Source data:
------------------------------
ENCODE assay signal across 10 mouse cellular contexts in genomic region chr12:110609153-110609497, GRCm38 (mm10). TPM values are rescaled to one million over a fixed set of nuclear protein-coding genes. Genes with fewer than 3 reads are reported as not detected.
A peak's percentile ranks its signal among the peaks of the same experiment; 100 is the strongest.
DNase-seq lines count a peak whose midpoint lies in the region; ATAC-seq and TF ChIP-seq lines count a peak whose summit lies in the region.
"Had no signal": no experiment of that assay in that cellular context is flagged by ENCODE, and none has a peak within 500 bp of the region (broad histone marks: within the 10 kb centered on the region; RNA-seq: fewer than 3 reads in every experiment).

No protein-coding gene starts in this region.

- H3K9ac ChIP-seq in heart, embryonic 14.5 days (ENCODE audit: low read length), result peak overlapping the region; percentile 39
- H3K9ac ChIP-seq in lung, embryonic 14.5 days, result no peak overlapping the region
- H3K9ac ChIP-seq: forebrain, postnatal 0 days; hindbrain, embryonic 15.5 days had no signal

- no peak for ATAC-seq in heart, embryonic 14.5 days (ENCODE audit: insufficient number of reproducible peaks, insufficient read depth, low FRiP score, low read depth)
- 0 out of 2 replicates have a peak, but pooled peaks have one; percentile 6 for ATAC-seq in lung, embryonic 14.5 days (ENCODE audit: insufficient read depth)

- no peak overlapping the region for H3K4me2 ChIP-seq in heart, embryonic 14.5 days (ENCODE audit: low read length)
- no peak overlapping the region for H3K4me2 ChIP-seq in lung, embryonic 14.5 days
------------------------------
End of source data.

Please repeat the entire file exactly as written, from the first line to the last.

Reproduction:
ENCODE assay signal across 10 mouse cellular contexts in genomic region chr12:110609153-110609497, GRCm38 (mm10). TPM values are rescaled to one million over a fixed set of nuclear protein-coding genes. Genes with fewer than 3 reads are reported as not detected.
A peak's percentile ranks its signal among the peaks of the same experiment; 100 is the strongest.
DNase-seq lines count a peak whose midpoint lies in the region; ATAC-seq and TF ChIP-seq lines count a peak whose summit lies in the region.
"Had no signal": no experiment of that assay in that cellular context is flagged by ENCODE, and none has a peak within 500 bp of the region (broad histone marks: within the 10 kb centered on the region; RNA-seq: fewer than 3 reads in every experiment).

No protein-coding gene starts in this region.

- H3K9ac ChIP-seq in heart, embryonic 14.5 days (ENCODE audit: low read length), result peak overlapping the region; percentile 39
- H3K9ac ChIP-seq in lung, embryonic 14.5 days, result no peak overlapping the region
- H3K9ac ChIP-seq: forebrain, postnatal 0 days; hindbrain, embryonic 15.5 days had no signal

- no peak for ATAC-seq in heart, embryonic 14.5 days (ENCODE audit: insufficient number of reproducible peaks, insufficient read depth, low FRiP score, low read depth)
- 0 out of 2 replicates have a peak, but pooled peaks have one; percentile 6 for ATAC-seq in lung, embryonic 14.5 days (ENCODE audit: insufficient read depth)

- no peak overlapping the region for H3K4me2 ChIP-seq in heart, embryonic 14.5 days (ENCODE audit: low read length)
- no peak overlapping the region for H3K4me2 ChIP-seq in lung, embryonic 14.5 days